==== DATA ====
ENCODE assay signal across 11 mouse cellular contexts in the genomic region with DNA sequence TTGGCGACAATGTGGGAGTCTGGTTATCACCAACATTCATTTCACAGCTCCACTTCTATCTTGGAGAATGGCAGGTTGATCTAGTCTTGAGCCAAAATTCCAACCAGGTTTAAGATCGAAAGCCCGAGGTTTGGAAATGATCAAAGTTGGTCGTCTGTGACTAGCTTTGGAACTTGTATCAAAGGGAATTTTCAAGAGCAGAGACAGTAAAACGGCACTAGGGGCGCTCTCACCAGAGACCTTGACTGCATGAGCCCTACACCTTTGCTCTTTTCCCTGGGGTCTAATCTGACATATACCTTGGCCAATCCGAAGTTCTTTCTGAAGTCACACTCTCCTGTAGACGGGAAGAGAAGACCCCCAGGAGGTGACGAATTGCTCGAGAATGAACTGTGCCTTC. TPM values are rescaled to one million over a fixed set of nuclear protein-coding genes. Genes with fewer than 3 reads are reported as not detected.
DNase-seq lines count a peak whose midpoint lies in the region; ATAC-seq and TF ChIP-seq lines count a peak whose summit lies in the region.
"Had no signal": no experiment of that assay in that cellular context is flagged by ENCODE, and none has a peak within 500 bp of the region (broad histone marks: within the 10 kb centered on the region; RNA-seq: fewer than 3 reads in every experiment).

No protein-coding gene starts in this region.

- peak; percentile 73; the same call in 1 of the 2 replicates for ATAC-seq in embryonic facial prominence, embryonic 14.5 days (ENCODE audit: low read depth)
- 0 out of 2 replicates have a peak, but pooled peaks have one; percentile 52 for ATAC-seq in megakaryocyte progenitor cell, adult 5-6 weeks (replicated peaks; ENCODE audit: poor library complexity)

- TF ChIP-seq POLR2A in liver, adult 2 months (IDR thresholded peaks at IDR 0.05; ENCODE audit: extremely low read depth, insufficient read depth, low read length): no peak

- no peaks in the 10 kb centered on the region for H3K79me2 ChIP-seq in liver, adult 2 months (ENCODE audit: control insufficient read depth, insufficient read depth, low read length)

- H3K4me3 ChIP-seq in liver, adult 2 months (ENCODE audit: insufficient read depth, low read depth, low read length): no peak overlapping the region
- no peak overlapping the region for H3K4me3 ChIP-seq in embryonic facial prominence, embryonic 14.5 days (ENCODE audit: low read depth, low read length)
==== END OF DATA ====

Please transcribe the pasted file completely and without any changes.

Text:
ENCODE assay signal across 11 mouse cellular contexts in the genomic region with DNA sequence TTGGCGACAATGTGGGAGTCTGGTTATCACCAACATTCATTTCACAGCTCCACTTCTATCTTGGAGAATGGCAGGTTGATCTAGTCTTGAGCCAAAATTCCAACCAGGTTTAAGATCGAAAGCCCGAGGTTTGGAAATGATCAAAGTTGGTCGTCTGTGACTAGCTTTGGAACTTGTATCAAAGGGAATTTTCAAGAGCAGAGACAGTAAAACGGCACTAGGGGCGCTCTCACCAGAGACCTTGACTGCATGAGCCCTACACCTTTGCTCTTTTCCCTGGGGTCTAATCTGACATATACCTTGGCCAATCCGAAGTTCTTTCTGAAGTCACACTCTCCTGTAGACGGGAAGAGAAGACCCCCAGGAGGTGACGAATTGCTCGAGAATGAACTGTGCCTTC. TPM values are rescaled to one million over a fixed set of nuclear protein-coding genes. Genes with fewer than 3 reads are reported as not detected.
DNase-seq lines count a peak whose midpoint lies in the region; ATAC-seq and TF ChIP-seq lines count a peak whose summit lies in the region.
"Had no signal": no experiment of that assay in that cellular context is flagged by ENCODE, and none has a peak within 500 bp of the region (broad histone marks: within the 10 kb centered on the region; RNA-seq: fewer than 3 reads in every experiment).

No protein-coding gene starts in this region.

- peak; percentile 73; the same call in 1 of the 2 replicates for ATAC-seq in embryonic facial prominence, embryonic 14.5 days (ENCODE audit: low read depth)
- 0 out of 2 replicates have a peak, but pooled peaks have one; percentile 52 for ATAC-seq in megakaryocyte progenitor cell, adult 5-6 weeks (replicated peaks; ENCODE audit: poor library complexity)

- TF ChIP-seq POLR2A in liver, adult 2 months (IDR thresholded peaks at IDR 0.05; ENCODE audit: extremely low read depth, insufficient read depth, low read length): no peak

- no peaks in the 10 kb centered on the region for H3K79me2 ChIP-seq in liver, adult 2 months (ENCODE audit: control insufficient read depth, insufficient read depth, low read length)

- H3K4me3 ChIP-seq in liver, adult 2 months (ENCODE audit: insufficient read depth, low read depth, low read length): no peak overlapping the region
- no peak overlapping the region for H3K4me3 ChIP-seq in embryonic facial prominence, embryonic 14.5 days (ENCODE audit: low read depth, low read length)